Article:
When We’ll Know if NASA’s Asteroid Impact Test was a Success

Recently NASA’s DART mission succeeded in its primary goal, which was to slam a spacecraft face-first into an asteroid. For science. The intention of the mission was to test if we could actually redirect an asteroid and send it into a different orbit. But how and when will we know if it worked?

The DART (Double-Asteroid Redirect Test) is about as simple as you can get when it comes to orbital mechanics. Find an asteroid. Slam something into it. See if we can move it. Done. The unlucky asteroid in question is Dimorphos, a small satellite of the larger asteroid Didymos. Dimorphos is relatively small when it comes to asteroids, just about 500 feet across and weighing somewhere around 5,500 tons.

The spacecraft, on the other hand, weighs about half a ton. So how could this possibly work?

It works because when it comes to space - if you give something an inch it will take a mile. The goal wasn’t to massively, instantly change the orbit of Dimorphos, but to change it just a little. Over long enough times, it’s hoped, even the tiniest change will add up to big differences.

Imagine you’re driving your car on a perfectly straight road. If you turn your steering wheel even a tiny bit, you’ll still stay on the road but after the miles add up you’ll find yourself on the side. If we hit an asteroid and give it a tiny change in velocity, it’s possible to send it into a completely different orbit.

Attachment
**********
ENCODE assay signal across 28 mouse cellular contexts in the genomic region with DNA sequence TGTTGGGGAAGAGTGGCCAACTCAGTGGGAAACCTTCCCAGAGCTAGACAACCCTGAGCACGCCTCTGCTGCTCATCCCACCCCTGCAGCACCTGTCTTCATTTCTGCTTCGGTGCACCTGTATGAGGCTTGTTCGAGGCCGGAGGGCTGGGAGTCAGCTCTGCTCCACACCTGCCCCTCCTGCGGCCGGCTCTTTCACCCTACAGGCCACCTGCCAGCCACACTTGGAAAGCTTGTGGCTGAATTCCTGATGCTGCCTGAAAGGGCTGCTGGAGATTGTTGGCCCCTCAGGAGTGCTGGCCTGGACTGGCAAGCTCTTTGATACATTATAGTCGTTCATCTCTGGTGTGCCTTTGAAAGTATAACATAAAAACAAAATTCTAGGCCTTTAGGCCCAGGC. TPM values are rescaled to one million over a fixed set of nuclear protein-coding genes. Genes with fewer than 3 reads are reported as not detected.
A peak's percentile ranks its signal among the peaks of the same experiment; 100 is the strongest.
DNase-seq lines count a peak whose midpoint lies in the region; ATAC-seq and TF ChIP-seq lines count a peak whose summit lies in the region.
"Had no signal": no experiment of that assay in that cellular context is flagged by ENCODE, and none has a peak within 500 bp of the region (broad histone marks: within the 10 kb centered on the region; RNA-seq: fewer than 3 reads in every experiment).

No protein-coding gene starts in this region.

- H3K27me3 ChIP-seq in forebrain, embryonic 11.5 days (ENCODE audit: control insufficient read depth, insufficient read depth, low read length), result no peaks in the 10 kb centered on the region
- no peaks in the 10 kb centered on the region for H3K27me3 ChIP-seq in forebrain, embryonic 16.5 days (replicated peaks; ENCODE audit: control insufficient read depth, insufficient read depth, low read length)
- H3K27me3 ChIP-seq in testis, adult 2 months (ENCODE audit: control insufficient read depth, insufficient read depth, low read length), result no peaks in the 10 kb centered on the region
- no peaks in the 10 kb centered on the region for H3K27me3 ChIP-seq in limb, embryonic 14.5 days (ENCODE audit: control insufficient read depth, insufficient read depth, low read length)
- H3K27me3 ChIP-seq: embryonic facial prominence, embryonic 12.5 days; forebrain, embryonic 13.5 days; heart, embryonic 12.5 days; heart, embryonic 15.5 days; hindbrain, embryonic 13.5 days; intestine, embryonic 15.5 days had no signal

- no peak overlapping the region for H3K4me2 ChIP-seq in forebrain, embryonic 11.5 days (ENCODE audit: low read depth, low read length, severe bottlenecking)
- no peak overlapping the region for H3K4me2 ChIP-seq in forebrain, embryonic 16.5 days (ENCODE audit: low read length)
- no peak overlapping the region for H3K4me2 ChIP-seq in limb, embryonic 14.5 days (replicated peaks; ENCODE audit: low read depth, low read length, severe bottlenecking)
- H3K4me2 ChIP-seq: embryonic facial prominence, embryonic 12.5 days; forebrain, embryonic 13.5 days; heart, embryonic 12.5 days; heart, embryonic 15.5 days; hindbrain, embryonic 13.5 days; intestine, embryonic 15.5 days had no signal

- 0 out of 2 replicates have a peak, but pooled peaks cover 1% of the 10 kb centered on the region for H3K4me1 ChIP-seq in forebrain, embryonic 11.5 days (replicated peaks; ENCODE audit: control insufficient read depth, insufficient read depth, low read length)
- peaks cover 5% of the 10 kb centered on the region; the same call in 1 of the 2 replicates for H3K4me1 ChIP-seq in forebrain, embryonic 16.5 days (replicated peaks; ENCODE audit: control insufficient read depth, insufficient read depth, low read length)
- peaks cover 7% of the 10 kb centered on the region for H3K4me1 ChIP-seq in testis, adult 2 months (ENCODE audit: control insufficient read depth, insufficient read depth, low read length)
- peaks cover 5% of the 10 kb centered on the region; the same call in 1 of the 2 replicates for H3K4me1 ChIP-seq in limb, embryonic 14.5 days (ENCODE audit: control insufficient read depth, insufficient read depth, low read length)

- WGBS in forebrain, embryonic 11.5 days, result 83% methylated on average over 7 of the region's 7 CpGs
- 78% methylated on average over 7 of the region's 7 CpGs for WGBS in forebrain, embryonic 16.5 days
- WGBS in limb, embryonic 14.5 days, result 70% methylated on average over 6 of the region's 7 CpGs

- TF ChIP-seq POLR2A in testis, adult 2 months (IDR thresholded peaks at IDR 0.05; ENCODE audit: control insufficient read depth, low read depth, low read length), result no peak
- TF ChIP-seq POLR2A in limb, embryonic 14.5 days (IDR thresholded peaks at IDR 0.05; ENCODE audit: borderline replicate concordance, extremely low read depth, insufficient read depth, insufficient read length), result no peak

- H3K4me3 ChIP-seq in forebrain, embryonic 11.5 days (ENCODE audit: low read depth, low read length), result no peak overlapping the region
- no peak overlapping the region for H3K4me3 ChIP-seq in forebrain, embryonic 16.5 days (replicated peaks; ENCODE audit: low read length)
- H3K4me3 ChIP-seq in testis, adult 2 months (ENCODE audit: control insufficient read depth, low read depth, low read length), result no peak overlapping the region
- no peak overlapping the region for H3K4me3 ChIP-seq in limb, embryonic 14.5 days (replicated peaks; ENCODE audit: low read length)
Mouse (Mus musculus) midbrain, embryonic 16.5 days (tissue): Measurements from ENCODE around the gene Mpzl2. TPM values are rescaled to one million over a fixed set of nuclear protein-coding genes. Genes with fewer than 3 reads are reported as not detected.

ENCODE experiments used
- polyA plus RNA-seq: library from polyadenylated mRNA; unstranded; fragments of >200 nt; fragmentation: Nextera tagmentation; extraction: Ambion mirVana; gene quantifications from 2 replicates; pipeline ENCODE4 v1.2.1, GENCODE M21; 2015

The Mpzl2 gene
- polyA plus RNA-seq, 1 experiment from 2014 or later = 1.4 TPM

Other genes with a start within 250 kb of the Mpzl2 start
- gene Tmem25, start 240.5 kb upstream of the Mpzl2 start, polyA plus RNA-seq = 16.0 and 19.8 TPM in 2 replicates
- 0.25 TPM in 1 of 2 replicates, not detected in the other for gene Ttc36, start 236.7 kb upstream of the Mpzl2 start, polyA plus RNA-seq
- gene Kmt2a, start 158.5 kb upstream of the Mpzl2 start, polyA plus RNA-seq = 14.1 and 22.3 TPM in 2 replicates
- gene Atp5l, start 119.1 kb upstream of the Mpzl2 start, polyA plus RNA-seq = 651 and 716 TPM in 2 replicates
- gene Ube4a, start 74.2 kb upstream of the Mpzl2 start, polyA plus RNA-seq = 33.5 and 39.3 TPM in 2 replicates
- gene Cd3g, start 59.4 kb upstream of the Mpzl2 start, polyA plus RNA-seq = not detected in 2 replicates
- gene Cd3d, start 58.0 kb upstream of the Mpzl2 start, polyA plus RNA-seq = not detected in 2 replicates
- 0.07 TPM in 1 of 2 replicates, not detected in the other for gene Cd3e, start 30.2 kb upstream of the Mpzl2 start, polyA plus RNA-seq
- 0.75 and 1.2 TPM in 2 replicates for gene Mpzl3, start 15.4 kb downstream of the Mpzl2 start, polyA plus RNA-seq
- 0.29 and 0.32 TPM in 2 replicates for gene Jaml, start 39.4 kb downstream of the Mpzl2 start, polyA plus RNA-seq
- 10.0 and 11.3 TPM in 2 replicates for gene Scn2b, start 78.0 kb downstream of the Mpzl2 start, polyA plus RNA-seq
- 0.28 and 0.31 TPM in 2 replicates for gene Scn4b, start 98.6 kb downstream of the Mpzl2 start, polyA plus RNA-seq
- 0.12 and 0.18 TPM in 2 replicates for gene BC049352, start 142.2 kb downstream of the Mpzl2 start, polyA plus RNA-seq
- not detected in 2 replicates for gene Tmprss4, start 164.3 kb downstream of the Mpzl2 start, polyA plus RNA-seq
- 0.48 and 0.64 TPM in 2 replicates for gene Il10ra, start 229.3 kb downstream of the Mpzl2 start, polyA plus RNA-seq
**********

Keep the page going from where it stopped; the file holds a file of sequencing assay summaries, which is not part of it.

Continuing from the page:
What we do know now, is that DART slammed into Dimorphos as hard as it could. A combination of onboard cameras, a ride-along CubeSat imager, and Earth-based observatories all confirmed the impact. We won! Or did we? If the changes are going to be very small, how can we possibly tell?

The complete answer will come in a follow-up mission launched by the European Space Agency. The HERA mission will fly to the same asteroid as DART, this time without intentionally trying to hit it. HERA is expected to launch in 2024 and arrive at the Didymos-Dimorphos system about a year later. Once in orbit, it will survey the damage dealt and measure any changes to the orbital characteristic of the system.

We need to wait these few years because the orbital changes will initially be too small to measure. It will take time for the differences to build up to become something measurable, and only then will we truly know if DART was a success.

For now, NASA will be releasing information on the immediate results of the impact this Tuesday.

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